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Dhaka Tribune

TIB: e-GP ineffective in reducing corruption

E-GP, one of the components of Public Procurement Reform Project II (2008-2016) jointly implemented by the GoB and the World Bank, began its journey on June 2, 2011 with a view to ensure transparency and efficiency in public procurement

Update : 16 Sep 2020, 03:22 PM

Transparency International Bangladesh (TIB) has said the introduction of e-government procurement (e-GP) in the country had failed to make any impact on reducing corruption and improving the quality of work.

“[Even] political influence, collusion, syndication are still playing a central role in obtaining work orders, although the procurement process has been simplified,” the international anti-graft watchdog said while unveiling the findings of their research.

The TIB research, titled “Governance in Public Procurement: Effectiveness of e-GP in Bangladesh,” was unveiled through an online press conference on Wednesday.

“The introduction of e-GP has led to a shift from manual to technical government procurement, nonetheless, some stakeholders have found new avenues of corruption,” the research found.

The e-GP, one of the components of Public Procurement Reform Project II (2008-2016) jointly implemented by the Government of Bangladesh and the World Bank, began its journey on June 2, 2011, with a view to ensure transparency and efficiency in public procurement.

Shahzada M Akram, senior program manager for research and policy at TIB, presented the research paper at the online press conference.

The government’s Central Procurement Technical Unit (CPTU) manages the e-GP of all state agencies.  As of April 2019, 47 Ministries, 27 Divisions, and 1,362 public agencies were registered to e-GP.

However, four agencies– Local Government Engineering Department (LGED), Roads and Highways Division (RHD), Bangladesh Water Development Board (BWDB), and Rural Electrification Board (REB) — initially implemented e-GP.

The research focused on five major dimensions— institutional capacity, e-GP process, e-contract management, transparency & accountability and effectiveness— and came under different grades in case of achieving these dimensions for the four government agencies.

All the four agencies scored “unsatisfactory” in the research, where there are two other grades--“worrisome” and “satisfactory.”

Irregularities and corruption

“Incidents such as snatching tender boxes, preventing tender submission, blocking office premises do not occur now,” the research paper reads, and the public procurement process has been simplified.

The research, however, found no relations between reduction of corruption and e-GP process, rather nature of irregularities and corruption existing even after introducing e-GP.

About political influence, TIB said: “Work orders are under control of local political leaders, and distributed among contractors. In some areas, political leaders, especially local MPs, decide who will submit tenders for a particular project. 

“In many cases, the local political leader distributes work among his juniors after securing the work with a credible license.”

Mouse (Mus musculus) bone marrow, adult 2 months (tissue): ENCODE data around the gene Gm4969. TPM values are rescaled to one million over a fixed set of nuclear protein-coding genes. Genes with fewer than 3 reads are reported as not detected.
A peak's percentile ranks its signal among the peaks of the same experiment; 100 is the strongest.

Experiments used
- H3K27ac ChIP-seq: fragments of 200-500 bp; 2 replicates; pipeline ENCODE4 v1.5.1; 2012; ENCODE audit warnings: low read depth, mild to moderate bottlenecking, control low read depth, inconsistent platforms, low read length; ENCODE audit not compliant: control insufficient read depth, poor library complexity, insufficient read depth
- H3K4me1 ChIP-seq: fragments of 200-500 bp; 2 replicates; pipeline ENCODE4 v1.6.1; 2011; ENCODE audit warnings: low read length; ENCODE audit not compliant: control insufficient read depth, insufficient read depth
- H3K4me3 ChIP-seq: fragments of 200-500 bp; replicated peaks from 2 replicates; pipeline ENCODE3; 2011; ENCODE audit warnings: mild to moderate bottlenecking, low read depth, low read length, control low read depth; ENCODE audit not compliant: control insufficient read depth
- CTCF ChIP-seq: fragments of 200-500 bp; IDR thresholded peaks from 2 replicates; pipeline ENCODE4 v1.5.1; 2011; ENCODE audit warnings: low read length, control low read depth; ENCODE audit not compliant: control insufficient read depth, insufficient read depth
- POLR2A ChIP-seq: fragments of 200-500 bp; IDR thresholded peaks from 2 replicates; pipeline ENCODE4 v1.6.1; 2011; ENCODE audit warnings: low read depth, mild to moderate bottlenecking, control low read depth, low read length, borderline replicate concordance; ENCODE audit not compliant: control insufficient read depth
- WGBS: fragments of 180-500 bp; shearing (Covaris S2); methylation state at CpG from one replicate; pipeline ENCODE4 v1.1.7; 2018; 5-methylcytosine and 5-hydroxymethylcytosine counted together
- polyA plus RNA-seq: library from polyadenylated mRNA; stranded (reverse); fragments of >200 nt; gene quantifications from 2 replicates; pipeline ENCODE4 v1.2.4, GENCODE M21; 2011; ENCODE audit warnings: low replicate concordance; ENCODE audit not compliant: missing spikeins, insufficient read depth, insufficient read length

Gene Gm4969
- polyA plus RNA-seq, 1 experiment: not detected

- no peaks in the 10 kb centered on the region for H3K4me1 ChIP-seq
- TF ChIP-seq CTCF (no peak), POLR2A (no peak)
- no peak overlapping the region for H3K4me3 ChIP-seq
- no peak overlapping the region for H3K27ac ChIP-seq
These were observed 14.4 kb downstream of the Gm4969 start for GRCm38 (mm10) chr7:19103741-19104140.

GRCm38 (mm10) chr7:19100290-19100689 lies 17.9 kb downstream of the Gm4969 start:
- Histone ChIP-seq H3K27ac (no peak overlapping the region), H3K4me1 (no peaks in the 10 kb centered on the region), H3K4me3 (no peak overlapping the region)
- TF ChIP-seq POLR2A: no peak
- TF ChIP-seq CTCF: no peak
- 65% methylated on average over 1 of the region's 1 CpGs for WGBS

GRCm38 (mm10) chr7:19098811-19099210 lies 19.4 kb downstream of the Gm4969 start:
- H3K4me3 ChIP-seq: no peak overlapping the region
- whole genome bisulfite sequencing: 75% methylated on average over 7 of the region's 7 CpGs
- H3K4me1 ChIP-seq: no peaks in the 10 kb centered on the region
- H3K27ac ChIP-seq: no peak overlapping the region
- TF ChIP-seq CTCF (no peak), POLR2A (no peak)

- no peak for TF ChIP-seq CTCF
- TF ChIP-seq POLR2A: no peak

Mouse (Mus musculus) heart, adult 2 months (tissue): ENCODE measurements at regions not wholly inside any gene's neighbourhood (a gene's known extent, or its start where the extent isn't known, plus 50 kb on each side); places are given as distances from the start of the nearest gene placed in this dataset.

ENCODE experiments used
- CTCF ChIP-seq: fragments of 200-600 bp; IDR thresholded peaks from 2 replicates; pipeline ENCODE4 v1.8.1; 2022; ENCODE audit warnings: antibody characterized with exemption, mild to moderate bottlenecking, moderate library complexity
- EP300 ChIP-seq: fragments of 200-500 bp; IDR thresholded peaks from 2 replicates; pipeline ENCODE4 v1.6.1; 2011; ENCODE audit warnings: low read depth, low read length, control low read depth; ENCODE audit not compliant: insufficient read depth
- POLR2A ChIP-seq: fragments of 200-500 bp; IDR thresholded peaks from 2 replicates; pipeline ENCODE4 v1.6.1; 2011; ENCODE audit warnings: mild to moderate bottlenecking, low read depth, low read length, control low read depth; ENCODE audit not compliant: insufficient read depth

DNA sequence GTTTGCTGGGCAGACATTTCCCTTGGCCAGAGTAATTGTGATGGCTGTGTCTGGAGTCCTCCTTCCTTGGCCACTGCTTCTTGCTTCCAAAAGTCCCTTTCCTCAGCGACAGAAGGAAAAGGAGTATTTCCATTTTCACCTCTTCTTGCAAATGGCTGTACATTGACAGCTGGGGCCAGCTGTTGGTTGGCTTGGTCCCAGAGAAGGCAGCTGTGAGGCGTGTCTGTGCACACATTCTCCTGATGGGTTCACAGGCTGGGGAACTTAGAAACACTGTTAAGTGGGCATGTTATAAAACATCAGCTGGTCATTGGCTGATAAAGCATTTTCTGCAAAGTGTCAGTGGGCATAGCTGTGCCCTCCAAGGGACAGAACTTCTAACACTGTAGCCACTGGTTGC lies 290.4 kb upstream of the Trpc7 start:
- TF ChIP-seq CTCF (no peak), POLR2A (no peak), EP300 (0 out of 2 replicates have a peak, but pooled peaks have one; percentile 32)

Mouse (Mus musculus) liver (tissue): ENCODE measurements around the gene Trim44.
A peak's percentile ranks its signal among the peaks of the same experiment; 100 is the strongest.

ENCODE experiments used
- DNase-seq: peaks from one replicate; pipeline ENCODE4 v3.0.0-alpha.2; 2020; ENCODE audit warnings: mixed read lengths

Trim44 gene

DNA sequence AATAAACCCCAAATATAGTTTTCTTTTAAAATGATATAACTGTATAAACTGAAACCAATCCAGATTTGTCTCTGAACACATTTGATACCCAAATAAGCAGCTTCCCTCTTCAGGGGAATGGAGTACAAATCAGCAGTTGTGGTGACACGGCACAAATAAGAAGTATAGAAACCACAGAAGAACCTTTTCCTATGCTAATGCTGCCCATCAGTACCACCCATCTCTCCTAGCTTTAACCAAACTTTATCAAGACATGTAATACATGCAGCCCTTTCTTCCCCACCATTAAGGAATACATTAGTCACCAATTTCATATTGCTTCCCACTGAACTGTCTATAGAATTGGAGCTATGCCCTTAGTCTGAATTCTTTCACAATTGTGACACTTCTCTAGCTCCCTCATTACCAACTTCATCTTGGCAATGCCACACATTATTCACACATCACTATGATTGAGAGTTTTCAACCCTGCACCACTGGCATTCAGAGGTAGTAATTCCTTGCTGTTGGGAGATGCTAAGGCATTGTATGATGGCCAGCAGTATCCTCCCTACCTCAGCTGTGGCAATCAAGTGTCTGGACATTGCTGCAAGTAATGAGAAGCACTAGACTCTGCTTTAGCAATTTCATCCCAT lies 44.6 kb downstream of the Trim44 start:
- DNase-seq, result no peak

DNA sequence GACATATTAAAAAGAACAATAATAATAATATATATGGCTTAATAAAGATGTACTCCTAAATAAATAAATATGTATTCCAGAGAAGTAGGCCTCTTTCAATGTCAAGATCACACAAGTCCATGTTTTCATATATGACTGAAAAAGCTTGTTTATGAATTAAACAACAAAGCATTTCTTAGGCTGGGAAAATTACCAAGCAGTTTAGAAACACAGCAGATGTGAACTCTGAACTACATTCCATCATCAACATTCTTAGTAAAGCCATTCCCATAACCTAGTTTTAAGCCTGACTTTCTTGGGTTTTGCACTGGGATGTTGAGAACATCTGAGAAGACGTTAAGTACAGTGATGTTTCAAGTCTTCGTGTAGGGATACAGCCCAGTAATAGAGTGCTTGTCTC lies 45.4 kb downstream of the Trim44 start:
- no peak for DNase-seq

As per TIB research, corruption at procurement offices has been going on.

It found the preparation of evaluation reports by computer operators, and allegations of patronage through increasing or decreasing scores.

“Officials are taking bribes for giving work orders through Limited Tender Method (LTM) or extorting bribes during supervising work, providing wrong information in progress reports,” the research reads.

“Besides, there exists irregularities in ‘Open Tender Method’ through syndication, like collusion between contractors, political leaders and officials of concerned offices in some areas, selling or subcontracting work illegally, getting work by using others’ certificates and licenses, contractors are forced to pay extra money to political leaders in their working areas and contractors from outside are not allowed to work.”

However, the TIB research has found some positive impacts of e-GP as well.

Less time is required for printing of schedules, purchase and submission of schedules, collection and verification of documents, the procuring process has been eased, problems related to submission of tenders reduced, corruption in tender evaluation has reduced,and  opportunities for everyone to participate has increased.

“There is no evidence that the corruption would dry up if the World Bank gives a hand or provides technical support. It’s not a magical bullet,” said TIB Executive Director Dr Iftekharuzzaman.

“They may have attempted, but how much it succeeds depends on how their technical support is implemented,” he said.

We have identified two types of weaknesses, systemic weakness and political influences, he added.

“Impact of syndication, dividation of tender... in our country politics is considered as a license of earning money. Purchasing sector is not above that, rather it is the main target,” he said. 

TIB’s 12-point recommendation for implementing e-GP effectively

In the research, TIB recommended that every procuring entity has to be audited as per e-GP guidelines, all information and decisions related to tender be disclosed, information on income and assets of officials of procuring entities be submitted and activities of each procuring entity should be monitored.

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